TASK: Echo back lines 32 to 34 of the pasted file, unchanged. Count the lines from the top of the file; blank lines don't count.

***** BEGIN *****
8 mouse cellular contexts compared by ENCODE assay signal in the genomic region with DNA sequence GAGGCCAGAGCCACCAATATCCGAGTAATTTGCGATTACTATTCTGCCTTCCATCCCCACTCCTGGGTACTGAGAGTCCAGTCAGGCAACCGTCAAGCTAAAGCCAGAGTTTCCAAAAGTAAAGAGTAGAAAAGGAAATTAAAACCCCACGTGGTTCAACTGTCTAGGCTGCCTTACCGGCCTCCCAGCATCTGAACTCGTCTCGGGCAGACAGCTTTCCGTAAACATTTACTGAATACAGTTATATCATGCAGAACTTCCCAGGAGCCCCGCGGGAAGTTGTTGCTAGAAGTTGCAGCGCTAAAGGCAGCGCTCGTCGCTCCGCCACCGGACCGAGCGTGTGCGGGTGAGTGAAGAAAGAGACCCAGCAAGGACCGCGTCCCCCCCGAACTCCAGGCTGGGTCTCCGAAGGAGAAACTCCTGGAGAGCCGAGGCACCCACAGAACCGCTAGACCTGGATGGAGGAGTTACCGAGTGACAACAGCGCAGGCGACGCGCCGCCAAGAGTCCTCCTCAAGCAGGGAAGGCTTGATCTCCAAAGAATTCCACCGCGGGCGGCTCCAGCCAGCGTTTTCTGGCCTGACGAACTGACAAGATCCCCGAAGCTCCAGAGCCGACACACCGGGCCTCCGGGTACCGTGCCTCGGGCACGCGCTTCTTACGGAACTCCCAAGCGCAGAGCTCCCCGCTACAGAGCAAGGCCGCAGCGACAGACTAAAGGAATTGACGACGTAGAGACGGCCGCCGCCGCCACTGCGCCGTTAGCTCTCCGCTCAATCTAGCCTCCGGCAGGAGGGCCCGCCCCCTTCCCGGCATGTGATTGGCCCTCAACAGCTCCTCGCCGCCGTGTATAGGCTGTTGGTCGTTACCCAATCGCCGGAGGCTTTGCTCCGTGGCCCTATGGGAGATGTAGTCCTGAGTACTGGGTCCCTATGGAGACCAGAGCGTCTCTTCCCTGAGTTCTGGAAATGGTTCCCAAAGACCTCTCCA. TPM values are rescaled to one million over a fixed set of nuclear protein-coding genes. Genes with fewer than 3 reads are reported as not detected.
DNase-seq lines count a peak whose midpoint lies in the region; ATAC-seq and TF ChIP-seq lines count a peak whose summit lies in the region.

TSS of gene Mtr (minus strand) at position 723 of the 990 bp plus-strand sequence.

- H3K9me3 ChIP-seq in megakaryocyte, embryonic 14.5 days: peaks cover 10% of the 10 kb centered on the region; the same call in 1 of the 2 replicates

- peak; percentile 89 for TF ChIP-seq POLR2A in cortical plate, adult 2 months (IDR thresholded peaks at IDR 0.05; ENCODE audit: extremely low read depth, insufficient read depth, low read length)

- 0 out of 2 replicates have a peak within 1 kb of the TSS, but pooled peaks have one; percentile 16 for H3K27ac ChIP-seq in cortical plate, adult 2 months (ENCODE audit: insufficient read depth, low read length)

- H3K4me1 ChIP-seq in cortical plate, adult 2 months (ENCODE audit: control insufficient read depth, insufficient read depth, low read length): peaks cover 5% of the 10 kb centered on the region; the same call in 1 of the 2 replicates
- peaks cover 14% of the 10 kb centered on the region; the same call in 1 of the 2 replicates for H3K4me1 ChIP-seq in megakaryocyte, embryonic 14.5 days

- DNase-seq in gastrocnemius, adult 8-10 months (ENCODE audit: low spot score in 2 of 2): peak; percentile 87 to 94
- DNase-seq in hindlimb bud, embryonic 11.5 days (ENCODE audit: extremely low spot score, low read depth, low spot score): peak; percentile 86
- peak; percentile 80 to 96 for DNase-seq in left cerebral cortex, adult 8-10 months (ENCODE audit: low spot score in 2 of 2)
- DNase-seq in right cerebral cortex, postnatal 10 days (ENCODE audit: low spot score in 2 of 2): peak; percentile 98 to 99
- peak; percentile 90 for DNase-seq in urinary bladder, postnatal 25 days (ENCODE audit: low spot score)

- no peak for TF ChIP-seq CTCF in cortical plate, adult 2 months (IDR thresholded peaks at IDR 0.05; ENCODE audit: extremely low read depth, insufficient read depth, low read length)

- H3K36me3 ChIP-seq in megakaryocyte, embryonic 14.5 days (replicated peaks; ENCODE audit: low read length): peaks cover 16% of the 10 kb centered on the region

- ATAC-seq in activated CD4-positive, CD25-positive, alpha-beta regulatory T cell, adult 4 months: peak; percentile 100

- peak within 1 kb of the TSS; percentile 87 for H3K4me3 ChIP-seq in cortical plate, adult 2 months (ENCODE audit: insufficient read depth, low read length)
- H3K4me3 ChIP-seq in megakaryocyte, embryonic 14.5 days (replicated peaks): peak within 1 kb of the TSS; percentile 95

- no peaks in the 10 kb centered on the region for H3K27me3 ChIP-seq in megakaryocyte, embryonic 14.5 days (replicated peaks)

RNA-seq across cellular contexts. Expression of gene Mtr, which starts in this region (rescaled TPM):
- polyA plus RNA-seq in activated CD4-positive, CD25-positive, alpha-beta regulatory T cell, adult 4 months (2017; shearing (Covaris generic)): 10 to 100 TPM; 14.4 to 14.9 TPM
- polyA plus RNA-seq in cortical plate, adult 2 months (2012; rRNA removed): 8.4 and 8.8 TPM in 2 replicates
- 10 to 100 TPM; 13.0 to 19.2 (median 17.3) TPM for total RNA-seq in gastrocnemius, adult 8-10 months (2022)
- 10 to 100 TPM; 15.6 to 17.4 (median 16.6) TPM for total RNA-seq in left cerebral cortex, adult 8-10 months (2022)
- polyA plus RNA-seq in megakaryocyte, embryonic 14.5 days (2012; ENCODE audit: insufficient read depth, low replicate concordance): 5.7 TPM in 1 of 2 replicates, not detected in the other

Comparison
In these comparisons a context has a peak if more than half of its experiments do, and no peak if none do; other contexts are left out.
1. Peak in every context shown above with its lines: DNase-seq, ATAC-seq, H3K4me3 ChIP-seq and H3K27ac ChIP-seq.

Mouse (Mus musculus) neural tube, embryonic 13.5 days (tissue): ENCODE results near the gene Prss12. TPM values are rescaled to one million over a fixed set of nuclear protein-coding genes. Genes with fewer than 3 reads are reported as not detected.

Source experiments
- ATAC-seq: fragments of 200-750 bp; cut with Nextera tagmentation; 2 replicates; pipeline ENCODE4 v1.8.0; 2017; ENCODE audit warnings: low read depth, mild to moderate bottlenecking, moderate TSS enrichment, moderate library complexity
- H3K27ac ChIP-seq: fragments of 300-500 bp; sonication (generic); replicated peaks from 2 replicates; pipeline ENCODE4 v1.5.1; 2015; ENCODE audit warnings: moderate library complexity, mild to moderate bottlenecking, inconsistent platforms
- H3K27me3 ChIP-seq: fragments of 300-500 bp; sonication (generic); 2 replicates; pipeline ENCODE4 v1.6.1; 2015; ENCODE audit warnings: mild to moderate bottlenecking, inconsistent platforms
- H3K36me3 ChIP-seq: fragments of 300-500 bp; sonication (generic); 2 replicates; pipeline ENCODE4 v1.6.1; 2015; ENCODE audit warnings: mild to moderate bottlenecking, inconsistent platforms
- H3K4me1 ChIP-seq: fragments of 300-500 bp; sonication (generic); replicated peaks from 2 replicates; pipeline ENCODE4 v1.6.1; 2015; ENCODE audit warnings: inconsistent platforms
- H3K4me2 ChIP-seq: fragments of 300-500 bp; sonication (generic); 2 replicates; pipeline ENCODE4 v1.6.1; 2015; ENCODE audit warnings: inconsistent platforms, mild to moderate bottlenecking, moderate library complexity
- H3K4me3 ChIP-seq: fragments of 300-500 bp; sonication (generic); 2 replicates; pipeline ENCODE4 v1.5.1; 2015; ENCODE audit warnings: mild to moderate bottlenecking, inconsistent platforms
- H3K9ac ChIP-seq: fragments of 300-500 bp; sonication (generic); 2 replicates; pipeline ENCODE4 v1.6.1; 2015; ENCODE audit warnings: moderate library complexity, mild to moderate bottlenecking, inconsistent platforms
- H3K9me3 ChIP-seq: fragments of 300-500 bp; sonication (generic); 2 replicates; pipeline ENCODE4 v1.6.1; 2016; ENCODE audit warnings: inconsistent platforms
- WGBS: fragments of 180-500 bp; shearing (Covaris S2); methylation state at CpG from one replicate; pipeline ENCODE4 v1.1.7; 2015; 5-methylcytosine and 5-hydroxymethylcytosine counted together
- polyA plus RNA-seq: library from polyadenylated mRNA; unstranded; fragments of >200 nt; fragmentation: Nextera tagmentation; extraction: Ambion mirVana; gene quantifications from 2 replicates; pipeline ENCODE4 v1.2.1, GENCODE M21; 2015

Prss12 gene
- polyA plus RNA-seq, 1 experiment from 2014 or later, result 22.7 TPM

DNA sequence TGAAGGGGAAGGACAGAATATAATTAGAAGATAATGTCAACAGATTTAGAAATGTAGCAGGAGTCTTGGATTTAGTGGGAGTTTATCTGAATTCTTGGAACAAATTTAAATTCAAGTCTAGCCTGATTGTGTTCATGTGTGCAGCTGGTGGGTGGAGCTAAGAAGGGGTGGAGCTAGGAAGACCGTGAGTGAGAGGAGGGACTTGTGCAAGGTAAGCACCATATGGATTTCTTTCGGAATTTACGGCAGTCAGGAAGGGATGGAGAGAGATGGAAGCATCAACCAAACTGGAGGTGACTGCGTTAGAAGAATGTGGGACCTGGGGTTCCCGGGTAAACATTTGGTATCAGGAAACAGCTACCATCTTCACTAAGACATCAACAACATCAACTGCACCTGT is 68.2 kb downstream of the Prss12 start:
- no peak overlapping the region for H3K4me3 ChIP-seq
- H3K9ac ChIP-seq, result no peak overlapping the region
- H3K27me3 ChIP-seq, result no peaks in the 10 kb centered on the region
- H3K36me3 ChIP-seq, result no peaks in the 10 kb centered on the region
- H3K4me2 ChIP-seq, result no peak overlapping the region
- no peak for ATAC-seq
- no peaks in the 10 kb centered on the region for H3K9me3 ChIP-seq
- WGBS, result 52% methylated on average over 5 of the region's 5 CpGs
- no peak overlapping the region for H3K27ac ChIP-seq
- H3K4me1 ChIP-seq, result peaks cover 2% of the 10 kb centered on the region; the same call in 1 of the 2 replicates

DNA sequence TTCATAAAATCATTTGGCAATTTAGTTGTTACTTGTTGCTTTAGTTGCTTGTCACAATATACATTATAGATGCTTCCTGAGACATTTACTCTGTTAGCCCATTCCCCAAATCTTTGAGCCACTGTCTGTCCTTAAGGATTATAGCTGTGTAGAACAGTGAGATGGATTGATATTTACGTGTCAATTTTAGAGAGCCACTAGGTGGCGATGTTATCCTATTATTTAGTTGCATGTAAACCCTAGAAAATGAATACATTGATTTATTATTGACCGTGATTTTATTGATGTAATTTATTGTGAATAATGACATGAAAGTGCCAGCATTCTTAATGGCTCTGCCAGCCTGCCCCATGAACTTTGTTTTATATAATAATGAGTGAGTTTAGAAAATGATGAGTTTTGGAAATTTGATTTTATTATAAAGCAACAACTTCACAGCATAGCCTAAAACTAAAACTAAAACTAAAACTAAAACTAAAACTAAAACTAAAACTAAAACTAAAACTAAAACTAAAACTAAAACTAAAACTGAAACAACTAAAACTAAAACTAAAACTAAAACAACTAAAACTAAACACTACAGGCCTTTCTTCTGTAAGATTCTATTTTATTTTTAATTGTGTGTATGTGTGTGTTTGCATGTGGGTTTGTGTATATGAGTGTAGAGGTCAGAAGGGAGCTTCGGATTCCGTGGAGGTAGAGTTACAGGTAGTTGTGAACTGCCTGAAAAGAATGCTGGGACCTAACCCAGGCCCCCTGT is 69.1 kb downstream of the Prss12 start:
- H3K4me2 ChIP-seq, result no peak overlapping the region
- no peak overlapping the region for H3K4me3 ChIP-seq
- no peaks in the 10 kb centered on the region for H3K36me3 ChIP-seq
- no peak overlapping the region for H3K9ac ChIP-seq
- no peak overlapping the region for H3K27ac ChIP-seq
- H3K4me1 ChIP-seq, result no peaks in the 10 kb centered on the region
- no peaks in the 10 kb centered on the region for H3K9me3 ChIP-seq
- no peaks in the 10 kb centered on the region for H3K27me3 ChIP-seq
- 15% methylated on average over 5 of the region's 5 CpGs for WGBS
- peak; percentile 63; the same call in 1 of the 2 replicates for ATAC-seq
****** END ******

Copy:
- H3K27ac ChIP-seq: fragments of 300-500 bp; sonication (generic); replicated peaks from 2 replicates; pipeline ENCODE4 v1.5.1; 2015; ENCODE audit warnings: moderate library complexity, mild to moderate bottlenecking, inconsistent platforms
- H3K27me3 ChIP-seq: fragments of 300-500 bp; sonication (generic); 2 replicates; pipeline ENCODE4 v1.6.1; 2015; ENCODE audit warnings: mild to moderate bottlenecking, inconsistent platforms
- H3K36me3 ChIP-seq: fragments of 300-500 bp; sonication (generic); 2 replicates; pipeline ENCODE4 v1.6.1; 2015; ENCODE audit warnings: mild to moderate bottlenecking, inconsistent platforms